In retrospect, Mitt Romney branded himself as a product for non-Hispanic white mainstream voters. His strength relied on a voting bloc that looked like him, unfortunately, that group is no longer big enough to send a candidate to the White House. He clustered all the minorities into one group, addressing them as whole and ignoring their own particular issues. It is very typical for political campaigns to have non-Latinos run their Latino advertising. The same marketing principles applied in the business world come pretty handy in politics. Some may argue that the cross-cultural marketing approach may work better when targeting a specific group; I recommend a multicultural marketing strategy. It focuses specifically on the group traits and not on demographic groups’ similarities as the former.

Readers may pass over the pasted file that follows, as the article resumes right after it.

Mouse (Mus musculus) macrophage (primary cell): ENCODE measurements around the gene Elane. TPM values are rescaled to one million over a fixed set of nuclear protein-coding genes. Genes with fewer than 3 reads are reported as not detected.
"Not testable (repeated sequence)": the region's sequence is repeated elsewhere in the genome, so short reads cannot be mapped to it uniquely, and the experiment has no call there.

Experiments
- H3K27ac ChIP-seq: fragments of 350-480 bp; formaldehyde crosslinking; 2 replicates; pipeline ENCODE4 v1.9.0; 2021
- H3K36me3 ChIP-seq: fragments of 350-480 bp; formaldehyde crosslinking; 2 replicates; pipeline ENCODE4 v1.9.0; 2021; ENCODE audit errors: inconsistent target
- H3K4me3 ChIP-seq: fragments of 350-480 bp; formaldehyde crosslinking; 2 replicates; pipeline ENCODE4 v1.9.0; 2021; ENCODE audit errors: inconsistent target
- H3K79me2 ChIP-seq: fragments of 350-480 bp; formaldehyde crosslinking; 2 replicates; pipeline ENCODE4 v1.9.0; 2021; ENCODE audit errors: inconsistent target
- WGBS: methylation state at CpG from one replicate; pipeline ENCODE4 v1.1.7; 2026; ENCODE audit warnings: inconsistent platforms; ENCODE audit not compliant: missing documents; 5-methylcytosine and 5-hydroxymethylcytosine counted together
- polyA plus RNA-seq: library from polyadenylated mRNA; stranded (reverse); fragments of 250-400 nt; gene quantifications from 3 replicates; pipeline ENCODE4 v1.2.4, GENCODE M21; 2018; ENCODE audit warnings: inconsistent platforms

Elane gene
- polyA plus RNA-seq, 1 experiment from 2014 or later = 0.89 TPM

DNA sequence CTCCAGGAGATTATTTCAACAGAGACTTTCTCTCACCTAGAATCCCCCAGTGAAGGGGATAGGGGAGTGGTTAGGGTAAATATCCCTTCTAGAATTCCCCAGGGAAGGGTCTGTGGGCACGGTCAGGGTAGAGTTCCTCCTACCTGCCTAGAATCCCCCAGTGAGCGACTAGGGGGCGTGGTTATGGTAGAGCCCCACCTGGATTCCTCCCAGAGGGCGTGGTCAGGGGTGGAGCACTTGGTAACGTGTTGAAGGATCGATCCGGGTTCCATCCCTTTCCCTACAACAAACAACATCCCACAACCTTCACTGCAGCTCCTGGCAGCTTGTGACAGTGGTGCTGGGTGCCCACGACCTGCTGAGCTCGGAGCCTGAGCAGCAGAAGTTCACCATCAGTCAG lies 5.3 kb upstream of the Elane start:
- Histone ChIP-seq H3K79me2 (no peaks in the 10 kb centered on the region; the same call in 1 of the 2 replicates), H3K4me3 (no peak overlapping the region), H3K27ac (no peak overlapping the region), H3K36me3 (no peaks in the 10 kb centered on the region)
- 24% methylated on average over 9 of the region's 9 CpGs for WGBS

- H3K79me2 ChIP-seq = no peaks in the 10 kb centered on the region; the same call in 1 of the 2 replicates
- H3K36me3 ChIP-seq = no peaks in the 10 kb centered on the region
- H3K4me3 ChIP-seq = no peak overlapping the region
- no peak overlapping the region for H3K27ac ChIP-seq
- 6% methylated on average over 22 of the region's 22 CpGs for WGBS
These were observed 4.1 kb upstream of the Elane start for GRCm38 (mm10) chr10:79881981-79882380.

When it comes to election time, both parties tend to bash on immigrants as a strategy to advance their political aspirations. Of course there are exceptions to the rule depending on the political playground and the morality of the players. Throwing immigrants under the bus has never been a good strategy as it was proven in the 2012 presidential campaign. If it did, President Romney would be leading the war on ISIS right now. In spite of its proven ineffectiveness, some political campaigns keep pounding Latinos like piñatas as desperation sets in. They’ve fixed their sight on the present. It doesn’t matter if 50,000 Latinos reach voting age every month, nor if the 21.3 million Latino registered voters will eventually awake from their voting lethargy. The future awaits a backlash against the parties and some candidates as a new era of activism has started and Latinos are organizing themselves as a solid voting bloc.